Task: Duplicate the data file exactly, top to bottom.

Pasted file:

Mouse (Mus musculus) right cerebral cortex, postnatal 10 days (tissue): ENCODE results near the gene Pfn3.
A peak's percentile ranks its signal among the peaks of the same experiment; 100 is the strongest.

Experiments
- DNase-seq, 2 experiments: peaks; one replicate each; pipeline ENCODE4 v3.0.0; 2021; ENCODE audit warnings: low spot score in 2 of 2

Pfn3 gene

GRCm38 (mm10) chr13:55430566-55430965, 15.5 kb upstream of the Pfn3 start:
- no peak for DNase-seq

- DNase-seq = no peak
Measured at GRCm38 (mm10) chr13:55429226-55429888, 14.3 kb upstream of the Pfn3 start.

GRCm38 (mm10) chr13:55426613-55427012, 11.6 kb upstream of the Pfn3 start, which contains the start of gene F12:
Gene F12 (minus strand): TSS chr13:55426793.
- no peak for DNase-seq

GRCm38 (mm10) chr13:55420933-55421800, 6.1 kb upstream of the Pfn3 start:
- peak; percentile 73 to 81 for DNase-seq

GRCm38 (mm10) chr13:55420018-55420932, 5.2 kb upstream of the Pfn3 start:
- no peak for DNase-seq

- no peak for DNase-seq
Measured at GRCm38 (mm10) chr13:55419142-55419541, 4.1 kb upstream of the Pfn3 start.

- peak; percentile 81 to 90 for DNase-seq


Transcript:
Mouse (Mus musculus) right cerebral cortex, postnatal 10 days (tissue): ENCODE results near the gene Pfn3.
A peak's percentile ranks its signal among the peaks of the same experiment; 100 is the strongest.

Experiments
- DNase-seq, 2 experiments: peaks; one replicate each; pipeline ENCODE4 v3.0.0; 2021; ENCODE audit warnings: low spot score in 2 of 2

Pfn3 gene

GRCm38 (mm10) chr13:55430566-55430965, 15.5 kb upstream of the Pfn3 start:
- no peak for DNase-seq

- DNase-seq = no peak
Measured at GRCm38 (mm10) chr13:55429226-55429888, 14.3 kb upstream of the Pfn3 start.

GRCm38 (mm10) chr13:55426613-55427012, 11.6 kb upstream of the Pfn3 start, which contains the start of gene F12:
Gene F12 (minus strand): TSS chr13:55426793.
- no peak for DNase-seq

GRCm38 (mm10) chr13:55420933-55421800, 6.1 kb upstream of the Pfn3 start:
- peak; percentile 73 to 81 for DNase-seq

GRCm38 (mm10) chr13:55420018-55420932, 5.2 kb upstream of the Pfn3 start:
- no peak for DNase-seq

- no peak for DNase-seq
Measured at GRCm38 (mm10) chr13:55419142-55419541, 4.1 kb upstream of the Pfn3 start.

- peak; percentile 81 to 90 for DNase-seq